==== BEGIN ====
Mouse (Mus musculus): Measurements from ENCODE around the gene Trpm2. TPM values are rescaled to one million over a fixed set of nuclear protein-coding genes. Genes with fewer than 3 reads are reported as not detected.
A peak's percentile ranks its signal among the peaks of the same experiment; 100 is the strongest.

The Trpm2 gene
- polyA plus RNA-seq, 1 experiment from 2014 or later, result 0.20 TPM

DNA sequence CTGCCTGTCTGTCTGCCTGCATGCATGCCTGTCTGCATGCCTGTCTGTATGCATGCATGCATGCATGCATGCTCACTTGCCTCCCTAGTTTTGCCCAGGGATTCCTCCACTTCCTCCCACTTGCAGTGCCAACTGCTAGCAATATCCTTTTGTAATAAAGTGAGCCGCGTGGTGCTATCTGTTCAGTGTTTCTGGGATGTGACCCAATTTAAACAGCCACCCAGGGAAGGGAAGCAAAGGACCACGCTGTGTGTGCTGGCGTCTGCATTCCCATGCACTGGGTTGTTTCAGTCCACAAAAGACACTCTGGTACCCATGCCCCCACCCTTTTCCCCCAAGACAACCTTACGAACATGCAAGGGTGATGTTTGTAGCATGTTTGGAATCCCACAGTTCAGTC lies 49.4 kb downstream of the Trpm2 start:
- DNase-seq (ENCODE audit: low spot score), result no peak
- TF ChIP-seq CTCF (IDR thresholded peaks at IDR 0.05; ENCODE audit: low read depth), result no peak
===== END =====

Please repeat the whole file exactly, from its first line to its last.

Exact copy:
Mouse (Mus musculus): Measurements from ENCODE around the gene Trpm2. TPM values are rescaled to one million over a fixed set of nuclear protein-coding genes. Genes with fewer than 3 reads are reported as not detected.
A peak's percentile ranks its signal among the peaks of the same experiment; 100 is the strongest.

The Trpm2 gene
- polyA plus RNA-seq, 1 experiment from 2014 or later, result 0.20 TPM

DNA sequence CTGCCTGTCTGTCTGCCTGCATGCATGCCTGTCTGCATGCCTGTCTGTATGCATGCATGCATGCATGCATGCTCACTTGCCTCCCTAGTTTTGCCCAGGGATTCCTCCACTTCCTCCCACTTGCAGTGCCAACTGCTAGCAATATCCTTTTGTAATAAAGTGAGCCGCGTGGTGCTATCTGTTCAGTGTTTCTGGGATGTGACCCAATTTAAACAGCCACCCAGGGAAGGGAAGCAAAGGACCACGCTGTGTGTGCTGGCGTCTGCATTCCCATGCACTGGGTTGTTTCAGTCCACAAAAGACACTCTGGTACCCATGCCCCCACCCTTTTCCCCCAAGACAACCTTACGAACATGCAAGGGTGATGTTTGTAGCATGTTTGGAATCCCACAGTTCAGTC lies 49.4 kb downstream of the Trpm2 start:
- DNase-seq (ENCODE audit: low spot score), result no peak
- TF ChIP-seq CTCF (IDR thresholded peaks at IDR 0.05; ENCODE audit: low read depth), result no peak